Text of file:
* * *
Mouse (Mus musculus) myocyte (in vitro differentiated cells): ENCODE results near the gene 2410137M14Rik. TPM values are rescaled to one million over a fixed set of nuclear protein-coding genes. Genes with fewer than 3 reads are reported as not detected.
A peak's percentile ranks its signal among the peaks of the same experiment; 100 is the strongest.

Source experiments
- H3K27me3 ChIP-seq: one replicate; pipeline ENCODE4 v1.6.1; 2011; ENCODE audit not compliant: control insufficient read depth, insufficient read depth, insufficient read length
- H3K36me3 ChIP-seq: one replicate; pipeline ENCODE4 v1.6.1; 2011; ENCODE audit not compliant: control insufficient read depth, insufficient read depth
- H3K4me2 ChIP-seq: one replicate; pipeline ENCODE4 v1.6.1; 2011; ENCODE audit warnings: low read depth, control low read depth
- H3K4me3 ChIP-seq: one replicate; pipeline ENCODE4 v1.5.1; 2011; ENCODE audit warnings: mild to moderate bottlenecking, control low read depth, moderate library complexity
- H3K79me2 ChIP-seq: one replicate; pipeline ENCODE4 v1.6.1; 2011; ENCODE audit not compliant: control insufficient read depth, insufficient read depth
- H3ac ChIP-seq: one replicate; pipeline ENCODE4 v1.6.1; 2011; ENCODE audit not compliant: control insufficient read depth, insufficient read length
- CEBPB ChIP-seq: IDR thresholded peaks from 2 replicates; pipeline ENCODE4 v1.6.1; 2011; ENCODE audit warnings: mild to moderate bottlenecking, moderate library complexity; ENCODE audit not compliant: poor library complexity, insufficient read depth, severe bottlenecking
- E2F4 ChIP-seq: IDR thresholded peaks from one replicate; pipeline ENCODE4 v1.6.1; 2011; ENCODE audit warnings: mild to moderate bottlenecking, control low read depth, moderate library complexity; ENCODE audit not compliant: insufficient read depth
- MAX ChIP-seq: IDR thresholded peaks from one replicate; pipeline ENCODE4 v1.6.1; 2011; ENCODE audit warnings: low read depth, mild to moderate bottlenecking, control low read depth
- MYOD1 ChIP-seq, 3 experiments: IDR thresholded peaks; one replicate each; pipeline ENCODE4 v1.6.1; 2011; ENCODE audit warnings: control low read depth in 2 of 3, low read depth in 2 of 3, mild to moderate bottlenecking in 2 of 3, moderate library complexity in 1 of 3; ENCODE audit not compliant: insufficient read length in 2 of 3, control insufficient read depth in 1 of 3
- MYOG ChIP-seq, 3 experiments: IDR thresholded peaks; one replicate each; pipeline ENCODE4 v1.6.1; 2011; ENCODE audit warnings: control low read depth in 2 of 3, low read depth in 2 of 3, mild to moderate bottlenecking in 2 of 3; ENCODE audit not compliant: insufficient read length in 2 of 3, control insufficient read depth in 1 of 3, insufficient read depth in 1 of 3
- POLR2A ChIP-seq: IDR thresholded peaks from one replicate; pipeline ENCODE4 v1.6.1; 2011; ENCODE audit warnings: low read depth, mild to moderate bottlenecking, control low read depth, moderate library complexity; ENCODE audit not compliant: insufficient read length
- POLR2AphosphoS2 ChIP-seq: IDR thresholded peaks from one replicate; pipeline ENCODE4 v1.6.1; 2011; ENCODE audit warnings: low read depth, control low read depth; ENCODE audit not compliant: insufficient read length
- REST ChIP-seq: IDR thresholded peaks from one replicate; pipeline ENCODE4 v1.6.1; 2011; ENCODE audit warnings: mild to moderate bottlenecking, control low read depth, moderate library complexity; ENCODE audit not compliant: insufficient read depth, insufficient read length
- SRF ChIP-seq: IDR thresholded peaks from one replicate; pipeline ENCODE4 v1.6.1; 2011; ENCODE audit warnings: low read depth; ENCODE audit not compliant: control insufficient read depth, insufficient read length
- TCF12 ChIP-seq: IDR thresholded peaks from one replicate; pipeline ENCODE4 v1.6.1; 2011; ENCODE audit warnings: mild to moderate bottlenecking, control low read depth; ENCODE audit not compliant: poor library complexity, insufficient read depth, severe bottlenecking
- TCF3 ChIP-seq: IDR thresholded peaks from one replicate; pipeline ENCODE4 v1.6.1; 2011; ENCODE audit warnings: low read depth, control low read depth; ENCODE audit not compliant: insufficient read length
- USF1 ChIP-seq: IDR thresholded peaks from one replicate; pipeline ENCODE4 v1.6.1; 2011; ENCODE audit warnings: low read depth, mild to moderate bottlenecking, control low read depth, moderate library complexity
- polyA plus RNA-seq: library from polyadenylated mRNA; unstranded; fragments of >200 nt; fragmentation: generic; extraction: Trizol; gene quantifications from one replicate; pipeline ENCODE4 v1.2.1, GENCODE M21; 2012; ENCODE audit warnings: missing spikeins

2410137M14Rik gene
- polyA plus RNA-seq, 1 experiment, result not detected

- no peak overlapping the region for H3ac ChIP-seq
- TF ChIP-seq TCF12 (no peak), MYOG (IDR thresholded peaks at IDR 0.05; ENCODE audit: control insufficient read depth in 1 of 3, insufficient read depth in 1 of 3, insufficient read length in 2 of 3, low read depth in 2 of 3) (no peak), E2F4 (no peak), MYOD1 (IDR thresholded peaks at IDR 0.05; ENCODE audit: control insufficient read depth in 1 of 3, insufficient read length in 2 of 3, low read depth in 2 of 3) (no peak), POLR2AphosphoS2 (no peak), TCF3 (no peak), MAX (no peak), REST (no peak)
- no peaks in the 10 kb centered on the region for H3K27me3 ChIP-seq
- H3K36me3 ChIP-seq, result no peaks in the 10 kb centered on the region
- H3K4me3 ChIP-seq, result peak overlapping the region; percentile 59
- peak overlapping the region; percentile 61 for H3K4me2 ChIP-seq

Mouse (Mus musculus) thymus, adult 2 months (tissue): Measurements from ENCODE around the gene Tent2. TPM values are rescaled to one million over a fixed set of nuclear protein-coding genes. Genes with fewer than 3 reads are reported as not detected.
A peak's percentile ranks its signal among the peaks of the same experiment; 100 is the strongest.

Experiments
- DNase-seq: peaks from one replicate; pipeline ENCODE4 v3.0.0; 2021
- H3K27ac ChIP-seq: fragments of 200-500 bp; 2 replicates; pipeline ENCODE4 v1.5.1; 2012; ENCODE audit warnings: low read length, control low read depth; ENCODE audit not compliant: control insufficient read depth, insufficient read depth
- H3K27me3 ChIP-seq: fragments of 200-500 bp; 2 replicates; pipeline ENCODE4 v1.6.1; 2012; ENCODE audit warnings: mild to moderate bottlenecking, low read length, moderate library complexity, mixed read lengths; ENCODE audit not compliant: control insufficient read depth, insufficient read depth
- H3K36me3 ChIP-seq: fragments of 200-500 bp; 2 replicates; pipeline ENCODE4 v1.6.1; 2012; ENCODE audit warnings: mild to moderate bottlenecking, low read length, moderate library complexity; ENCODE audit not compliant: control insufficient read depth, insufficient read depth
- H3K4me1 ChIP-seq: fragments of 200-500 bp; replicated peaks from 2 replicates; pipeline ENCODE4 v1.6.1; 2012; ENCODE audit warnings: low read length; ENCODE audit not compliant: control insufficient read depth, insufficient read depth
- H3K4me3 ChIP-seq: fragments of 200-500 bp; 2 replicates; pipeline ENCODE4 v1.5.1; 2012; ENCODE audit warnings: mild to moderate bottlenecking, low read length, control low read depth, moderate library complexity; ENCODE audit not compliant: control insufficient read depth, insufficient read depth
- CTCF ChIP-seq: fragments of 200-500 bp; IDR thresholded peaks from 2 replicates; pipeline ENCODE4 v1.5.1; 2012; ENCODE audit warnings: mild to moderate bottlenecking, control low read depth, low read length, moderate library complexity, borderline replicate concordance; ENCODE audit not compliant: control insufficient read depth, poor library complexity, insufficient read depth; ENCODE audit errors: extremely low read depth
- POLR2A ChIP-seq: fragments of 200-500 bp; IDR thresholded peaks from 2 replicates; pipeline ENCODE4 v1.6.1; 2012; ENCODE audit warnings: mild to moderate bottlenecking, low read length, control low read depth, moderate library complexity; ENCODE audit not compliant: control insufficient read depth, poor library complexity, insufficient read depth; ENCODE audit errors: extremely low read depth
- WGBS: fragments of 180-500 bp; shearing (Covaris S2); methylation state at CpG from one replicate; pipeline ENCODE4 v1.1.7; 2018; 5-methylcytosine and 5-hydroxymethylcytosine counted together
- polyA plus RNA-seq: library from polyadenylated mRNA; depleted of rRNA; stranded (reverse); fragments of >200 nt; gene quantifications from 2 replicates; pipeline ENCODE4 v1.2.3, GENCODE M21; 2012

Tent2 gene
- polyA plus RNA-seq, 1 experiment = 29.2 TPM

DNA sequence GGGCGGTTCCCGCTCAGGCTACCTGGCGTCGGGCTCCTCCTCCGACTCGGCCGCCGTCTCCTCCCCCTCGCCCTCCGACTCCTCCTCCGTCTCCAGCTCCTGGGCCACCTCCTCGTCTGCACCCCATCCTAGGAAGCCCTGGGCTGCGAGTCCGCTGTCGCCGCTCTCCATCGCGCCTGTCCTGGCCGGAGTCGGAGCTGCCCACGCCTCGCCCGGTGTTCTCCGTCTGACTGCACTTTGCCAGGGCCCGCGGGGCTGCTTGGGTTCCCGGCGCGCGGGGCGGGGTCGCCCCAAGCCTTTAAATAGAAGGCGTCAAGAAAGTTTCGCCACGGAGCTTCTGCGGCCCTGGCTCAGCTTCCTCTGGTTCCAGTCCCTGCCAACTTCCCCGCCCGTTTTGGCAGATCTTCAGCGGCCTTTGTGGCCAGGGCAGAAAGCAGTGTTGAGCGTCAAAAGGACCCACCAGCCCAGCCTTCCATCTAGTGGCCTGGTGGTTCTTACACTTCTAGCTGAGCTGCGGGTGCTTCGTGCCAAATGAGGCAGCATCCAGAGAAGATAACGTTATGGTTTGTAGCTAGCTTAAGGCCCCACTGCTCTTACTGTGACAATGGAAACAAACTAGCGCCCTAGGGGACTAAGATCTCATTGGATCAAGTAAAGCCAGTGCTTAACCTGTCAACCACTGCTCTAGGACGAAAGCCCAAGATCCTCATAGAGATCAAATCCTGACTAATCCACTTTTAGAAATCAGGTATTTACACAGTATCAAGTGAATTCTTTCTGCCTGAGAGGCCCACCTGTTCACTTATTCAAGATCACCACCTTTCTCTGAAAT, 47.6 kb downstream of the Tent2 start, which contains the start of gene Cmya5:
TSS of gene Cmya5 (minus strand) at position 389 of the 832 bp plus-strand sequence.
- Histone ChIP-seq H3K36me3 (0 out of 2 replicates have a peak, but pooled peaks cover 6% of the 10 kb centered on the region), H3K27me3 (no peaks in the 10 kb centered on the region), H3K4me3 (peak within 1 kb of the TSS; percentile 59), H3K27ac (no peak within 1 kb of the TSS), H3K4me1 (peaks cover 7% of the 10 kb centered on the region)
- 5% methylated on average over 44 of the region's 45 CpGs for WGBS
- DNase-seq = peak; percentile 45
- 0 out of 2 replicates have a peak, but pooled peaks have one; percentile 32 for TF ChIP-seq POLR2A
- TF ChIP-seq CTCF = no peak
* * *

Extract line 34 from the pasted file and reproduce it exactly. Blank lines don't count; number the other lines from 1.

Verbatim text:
- DNase-seq: peaks from one replicate; pipeline ENCODE4 v3.0.0; 2021